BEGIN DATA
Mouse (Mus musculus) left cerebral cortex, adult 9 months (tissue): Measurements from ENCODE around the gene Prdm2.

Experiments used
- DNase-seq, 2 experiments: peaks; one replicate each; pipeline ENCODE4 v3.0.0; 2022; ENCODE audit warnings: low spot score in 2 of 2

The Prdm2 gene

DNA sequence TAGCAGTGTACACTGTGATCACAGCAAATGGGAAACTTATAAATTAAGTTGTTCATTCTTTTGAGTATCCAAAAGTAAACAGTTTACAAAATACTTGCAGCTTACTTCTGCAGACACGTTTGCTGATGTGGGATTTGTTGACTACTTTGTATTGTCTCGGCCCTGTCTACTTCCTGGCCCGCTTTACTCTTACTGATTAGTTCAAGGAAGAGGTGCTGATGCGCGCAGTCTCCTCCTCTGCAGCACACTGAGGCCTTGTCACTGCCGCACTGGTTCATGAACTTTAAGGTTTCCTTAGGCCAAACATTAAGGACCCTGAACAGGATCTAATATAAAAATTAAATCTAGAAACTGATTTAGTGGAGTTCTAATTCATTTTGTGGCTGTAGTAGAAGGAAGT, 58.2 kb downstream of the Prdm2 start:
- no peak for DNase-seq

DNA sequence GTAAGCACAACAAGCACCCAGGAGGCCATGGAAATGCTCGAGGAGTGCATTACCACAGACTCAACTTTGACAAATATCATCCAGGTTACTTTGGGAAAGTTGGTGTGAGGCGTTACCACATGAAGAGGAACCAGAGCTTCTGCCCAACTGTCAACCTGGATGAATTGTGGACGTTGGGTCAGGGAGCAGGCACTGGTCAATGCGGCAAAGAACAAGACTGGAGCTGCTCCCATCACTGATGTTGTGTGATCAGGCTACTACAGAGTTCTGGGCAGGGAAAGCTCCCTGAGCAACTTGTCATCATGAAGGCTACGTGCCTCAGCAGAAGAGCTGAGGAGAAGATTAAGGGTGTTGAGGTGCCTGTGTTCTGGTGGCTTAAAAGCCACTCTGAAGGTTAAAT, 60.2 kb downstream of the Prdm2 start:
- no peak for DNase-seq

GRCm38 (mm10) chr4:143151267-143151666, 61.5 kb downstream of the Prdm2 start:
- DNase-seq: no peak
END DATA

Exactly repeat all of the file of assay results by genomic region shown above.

Mouse (Mus musculus) left cerebral cortex, adult 9 months (tissue): Measurements from ENCODE around the gene Prdm2.

Experiments used
- DNase-seq, 2 experiments: peaks; one replicate each; pipeline ENCODE4 v3.0.0; 2022; ENCODE audit warnings: low spot score in 2 of 2

The Prdm2 gene

DNA sequence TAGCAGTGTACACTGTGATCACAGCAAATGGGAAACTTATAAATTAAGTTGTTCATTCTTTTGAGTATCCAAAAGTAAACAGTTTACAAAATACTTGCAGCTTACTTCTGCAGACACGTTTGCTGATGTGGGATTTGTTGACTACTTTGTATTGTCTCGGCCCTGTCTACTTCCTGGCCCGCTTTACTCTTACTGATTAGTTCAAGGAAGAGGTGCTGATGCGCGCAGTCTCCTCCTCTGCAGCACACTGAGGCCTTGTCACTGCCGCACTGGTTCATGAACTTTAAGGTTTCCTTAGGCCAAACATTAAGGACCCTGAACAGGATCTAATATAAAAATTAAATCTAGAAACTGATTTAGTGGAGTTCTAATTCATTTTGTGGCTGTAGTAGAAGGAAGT, 58.2 kb downstream of the Prdm2 start:
- no peak for DNase-seq

DNA sequence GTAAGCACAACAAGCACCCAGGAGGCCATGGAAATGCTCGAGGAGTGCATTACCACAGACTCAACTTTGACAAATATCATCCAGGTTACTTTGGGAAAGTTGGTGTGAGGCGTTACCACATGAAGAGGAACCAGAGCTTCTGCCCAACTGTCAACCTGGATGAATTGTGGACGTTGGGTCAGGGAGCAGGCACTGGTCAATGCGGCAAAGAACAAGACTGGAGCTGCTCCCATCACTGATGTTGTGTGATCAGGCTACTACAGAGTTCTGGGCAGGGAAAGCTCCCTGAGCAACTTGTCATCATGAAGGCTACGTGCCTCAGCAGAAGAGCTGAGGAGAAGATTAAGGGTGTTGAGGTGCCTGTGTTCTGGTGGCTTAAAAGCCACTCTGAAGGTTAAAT, 60.2 kb downstream of the Prdm2 start:
- no peak for DNase-seq

GRCm38 (mm10) chr4:143151267-143151666, 61.5 kb downstream of the Prdm2 start:
- DNase-seq: no peak